A newly installed solar array at a Las Vegas water treatment plant is part of the city’s effort to save $2.5 million annually in energy costs.
In a ceremony Thursday morning city officials dedicated the $19.7 million array at the water pollution control facility at 6321 E. Vegas Valley Drive.
When the decision to build the array was made the city was paying about 9.7 cents per kilowatt hour for electricity. The current rate is about 6.9 cents. The cost of power from the new arrays is expected to work out to about 6.8 cents for 35 years, city spokeswoman Diana Paul said.
The array includes about 15,000 solar panels that will produce enough electricity to provide about 20 percent of the facility’s power needs. It’s enough electricity to power about 300 homes.
It is just part of a citywide energy conservation effort aimed at saving $2.5 million annually. The broader effort includes retrofitting buildings with energy-efficient features, using more efficient lighting and installing solar panels on city facilities.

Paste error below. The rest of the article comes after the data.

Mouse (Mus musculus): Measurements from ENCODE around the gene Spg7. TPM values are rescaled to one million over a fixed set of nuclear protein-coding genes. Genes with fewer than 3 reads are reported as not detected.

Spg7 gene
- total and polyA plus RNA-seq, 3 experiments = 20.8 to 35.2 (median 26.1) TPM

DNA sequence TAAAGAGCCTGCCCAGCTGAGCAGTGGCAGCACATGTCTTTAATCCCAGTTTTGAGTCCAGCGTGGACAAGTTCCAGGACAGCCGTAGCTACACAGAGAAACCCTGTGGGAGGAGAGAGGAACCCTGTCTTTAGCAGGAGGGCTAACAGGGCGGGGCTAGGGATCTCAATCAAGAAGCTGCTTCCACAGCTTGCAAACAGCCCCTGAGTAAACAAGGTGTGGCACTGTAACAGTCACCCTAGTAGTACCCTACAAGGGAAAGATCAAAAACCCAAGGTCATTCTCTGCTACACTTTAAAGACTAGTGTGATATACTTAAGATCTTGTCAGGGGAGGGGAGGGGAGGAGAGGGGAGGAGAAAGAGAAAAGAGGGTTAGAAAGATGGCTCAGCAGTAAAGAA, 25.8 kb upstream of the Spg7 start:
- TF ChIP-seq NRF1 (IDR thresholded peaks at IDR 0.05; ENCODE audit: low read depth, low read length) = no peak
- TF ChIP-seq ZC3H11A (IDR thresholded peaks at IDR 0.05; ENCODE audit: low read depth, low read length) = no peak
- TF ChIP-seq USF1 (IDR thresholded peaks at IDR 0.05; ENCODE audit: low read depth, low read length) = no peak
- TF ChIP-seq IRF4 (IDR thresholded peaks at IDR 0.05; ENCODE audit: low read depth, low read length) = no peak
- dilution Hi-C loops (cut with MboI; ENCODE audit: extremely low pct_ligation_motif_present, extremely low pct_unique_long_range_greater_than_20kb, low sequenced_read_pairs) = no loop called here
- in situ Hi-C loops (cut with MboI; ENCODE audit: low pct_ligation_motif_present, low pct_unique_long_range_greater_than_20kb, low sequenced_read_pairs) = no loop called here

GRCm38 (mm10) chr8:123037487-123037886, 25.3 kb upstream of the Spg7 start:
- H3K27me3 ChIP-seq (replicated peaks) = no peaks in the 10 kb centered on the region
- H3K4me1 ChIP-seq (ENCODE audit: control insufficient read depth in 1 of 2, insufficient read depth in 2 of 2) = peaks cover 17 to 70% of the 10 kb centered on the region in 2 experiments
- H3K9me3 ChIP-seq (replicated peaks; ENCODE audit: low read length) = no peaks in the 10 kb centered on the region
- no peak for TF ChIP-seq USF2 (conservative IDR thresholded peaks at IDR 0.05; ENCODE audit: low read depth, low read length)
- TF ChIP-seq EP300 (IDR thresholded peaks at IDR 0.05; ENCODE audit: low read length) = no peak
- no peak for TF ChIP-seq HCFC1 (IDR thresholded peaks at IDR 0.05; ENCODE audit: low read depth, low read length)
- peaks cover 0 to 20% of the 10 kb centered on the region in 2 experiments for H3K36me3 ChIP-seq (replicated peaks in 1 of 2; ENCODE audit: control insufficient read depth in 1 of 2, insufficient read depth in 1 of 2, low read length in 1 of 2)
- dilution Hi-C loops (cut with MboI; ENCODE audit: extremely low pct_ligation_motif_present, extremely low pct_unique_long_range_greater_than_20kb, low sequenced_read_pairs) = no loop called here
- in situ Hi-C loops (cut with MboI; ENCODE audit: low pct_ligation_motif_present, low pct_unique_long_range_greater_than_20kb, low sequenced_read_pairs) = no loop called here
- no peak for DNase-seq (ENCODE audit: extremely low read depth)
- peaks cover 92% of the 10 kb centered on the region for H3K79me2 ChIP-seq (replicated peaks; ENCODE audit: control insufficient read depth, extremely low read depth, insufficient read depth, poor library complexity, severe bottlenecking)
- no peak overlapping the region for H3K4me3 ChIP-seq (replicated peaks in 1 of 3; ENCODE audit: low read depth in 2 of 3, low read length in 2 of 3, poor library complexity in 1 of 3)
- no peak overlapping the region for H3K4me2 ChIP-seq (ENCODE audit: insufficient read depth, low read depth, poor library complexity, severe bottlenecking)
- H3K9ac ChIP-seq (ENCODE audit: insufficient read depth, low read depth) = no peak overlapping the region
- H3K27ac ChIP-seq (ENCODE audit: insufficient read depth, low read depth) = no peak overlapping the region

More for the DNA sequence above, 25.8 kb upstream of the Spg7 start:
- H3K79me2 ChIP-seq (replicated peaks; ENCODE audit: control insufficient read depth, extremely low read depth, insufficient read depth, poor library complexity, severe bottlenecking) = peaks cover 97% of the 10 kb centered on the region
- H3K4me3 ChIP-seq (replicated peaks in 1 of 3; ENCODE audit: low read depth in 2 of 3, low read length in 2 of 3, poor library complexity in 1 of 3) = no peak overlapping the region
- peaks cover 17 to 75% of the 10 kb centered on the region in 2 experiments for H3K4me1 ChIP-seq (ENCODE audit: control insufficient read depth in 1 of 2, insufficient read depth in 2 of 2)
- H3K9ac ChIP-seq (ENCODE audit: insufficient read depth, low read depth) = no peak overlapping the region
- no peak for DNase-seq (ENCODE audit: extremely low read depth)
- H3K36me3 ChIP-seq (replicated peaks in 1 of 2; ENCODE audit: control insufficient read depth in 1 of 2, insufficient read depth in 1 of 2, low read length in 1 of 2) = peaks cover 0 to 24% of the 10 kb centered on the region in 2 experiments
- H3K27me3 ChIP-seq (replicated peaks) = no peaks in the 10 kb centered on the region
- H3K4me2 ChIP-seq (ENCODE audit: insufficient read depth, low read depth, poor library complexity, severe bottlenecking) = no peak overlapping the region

The array is significant because it represents about one-third of the city’s electricity usage; the remaining two-thirds comes from streetlights, traffic signals and city buildings.
Money for the array came from the city’s Sanitary Sewer Enterprise Fund, which comes from connection and service fees paid by customers.
The treatment facility handles about 45 million gallons of water daily.
Contact reporter Benjamin Spillman at email@example.com or 702-383-0285 .